It's that time of year again: when BIOS opens its doors and labs to a new group of summer interns, eager to learn conduct supervised research projects and gain valuable experience working in marine science and oceanography. This summer, BIOS welcomes interns from Eckerd College (recipient of the Galbraith/Wardman Fellowship), CaBIOS (Canadian Associates of BIOS) scholars, Furman University, students from the Princeton Environmental Institute and the Princeton Internships in Civil Service, a recipient of the Cawthorne Cambridge fellowship, volunteer interns, and the many Bermudian students participating in Ocean Academy's Bermuda Program. Over the next few weeks we'll be introducing each of these students, giving you a glimpse into their education background, future plans, and the research projects they'll be working on while at BIOS. Then, toward the end of the summer, we'll check back in with them to learn about the results of their work and what they learned along the way.

Rebecca Terrett is a rising junior at Princeton in the Princeton Environmental Institute (PEI) where she is majoring in Ecology and Evolutionary Biology. She's always been interested in marine science, particularly SCUBA diving, and wanted marine-specific general education that isn't currently offered at Princeton. She heard about the PEI internship at BIOS from some of her friends that came last summer and decided to apply for a position with Dr. Eric Hochberg in the Coral Reef Ecology and Optics Lab (CREOL) where she will be studying the phenology of coral pigments using bio-optics. Rebecca said that another reason she wanted an internship at BIOS is the ability to work full-time on a research project and to learn from full-time researchers and scientists. In addition to marine science, she recently developed an interest in animal behavior and neuroscience and is looking forward to the possibility of working in a neuroscience lab at Princeton when she returns in the fall.

Rebecca working at the CREOL flume

Amy Pope is a rising senior at Furman University where she is majoring in biology. As a student in the 2013 Furman Oceans and Human Health course held at BIOS, as well as the BIOS summer Coral Reef Ecology course, Amy became familiar with the internship opportunities available at our institution. This summer, for eight weeks, she will be working with Dr. Andrea Bodnar in the Molecular Discovery Lab  studying the expression of cell proliferation and stem cell markers in sea urchin tissues. She hopes her internship at BIOS will provide a broader understanding of marine biology in real-life settings.

Amy working in the microscopy lab at BIOS

Celine Collis is a rising senior at the University of Toronto where she is double-majoring in Ethics, Society & Law and Biodiversity & Conservation Studies. A Bermuda Program student, this will be Celine's third year working with Dr. Hochberg in the Coral Reef Ecology and Optics Lab at BIOS. She hopes to follow a career path in environmental law and just recently took the law school admissions exam. Growing up in Bermuda she spent much of her time in or on the water and holds Bermuda's marine environment close to her heart, considering it something worth advocating for. Her experiences at BIOS have supplemented her existing knowledge of the environment and she hopes this will help down the road with her future cases.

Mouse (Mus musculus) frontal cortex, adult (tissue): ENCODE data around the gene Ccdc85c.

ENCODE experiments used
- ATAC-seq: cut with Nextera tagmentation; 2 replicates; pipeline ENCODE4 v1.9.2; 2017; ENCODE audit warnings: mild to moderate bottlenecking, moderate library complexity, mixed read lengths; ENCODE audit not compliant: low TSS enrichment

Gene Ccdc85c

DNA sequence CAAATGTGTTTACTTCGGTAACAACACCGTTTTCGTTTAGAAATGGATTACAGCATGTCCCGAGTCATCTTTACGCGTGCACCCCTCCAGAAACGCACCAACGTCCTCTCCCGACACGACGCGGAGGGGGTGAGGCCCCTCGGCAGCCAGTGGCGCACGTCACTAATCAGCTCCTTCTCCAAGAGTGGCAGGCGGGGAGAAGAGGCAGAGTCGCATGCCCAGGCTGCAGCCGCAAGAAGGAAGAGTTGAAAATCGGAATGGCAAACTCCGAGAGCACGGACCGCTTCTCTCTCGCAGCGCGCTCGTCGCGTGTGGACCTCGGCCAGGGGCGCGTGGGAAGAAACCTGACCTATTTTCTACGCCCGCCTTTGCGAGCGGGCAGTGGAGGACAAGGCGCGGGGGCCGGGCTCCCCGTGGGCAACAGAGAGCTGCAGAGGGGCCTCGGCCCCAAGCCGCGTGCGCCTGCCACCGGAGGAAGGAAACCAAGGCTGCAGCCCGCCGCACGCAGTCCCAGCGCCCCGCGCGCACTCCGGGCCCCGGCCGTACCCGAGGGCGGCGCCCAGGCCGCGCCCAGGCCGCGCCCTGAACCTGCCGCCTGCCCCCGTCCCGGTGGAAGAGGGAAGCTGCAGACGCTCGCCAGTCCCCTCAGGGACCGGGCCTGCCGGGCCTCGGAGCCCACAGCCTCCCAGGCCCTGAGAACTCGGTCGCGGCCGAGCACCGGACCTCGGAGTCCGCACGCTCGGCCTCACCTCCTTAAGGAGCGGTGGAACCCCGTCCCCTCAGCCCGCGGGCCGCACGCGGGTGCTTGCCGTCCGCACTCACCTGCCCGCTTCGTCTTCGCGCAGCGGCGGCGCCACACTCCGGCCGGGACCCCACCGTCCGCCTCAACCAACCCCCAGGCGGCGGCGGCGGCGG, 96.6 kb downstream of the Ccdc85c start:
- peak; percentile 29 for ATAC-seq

Celine aboard one of BIOS's research vessels

Daniel Maguire is a rising freshman at Dalhousie University where he will be starting this fall in the marine science program. He is a first-year Bermuda Program student, but a long-time friend of BIOS, having participated in the Waterstart Program, the Marine Science Internship (MSI) Program and--most recently--returning to Waterstart as a group leader. This year he will be working with both Tim Noyes in the Coral Reef Ecology and Optics Lab (using BRUVS to study fish behavior) and Dr. Gretchen Goodbody-Gringley (research project to be determined).

Daniel at the BIOS waterfront

Kevin Wong is a rising senior at Carleton University in Ottawa where he is majoring in environmental science as a co-op student, meaning that he works at relevant positions throughout the later years of his degree program. He found out about BIOS internship opportunities through an internet search and was pleased to learn about support available through the Canadian Associates of BIOS (CaBIOS) program. This summer be will be working with Dr. Samantha de Putron in the Coral Reproduction and Recruitment Lab studying the impacts of temperature variation on coral larvae. After his degree, Kevin is interested in pursuing a career conducting environmental impact assessments and remediation. 

Kevin at the BIOS waterfront

Christie Halliday just completed her undergraduate degree in Environmental Sciences at Plymouth University. She is also a 4th year Bermuda Program student working with Dr. Hochberg in the Coral Reef Ecology and Optics Lab, potentially studying the photosynthetic efficiency of various coral functional groups. Christie has enjoyed BIOS's Bermuda Program because, "It's a really great way to build upon the material covered at university and has helped improve my understanding of marine environments. Everyone at BIOS is always really friendly and happy to give advice, both on specific topics and generally on careers in science." She is currently taking a year away to apply to schools, as she hopes to attend graduate school to study marine policy and resource management.

Christie working at the CREOL flume

Annie McCarthy is a rising junior at Eckerd College, a marine biology major, and the 2014 recipient of the Galbraith/Wardman Fellowship. She has had multiple study-abroad experiences, including a SeaMester in the Caribbean, working as a student researcher for the School for Field Studies in the Turks and Caicos, and as an international student in Bali and Indonesia. It was these experiences that got her interested in marine science--specifically coral and reef restoration--as she was able to see first hand the contrast between the healthier coral reefs in Indonesia and the human-impacted reefs in the Caribbean. During her ten-week internship at BIOS this summer, Annie will be working with Dr. Samantha de Putron in the Coral Reproduction and Recruitment Lab studying the effect of light and feeding on coral growth.

Annie in the Coral Reproduction & Recruitment Lab
Stay tuned next week for profiles of more of the BIOS Summer 2014 interns!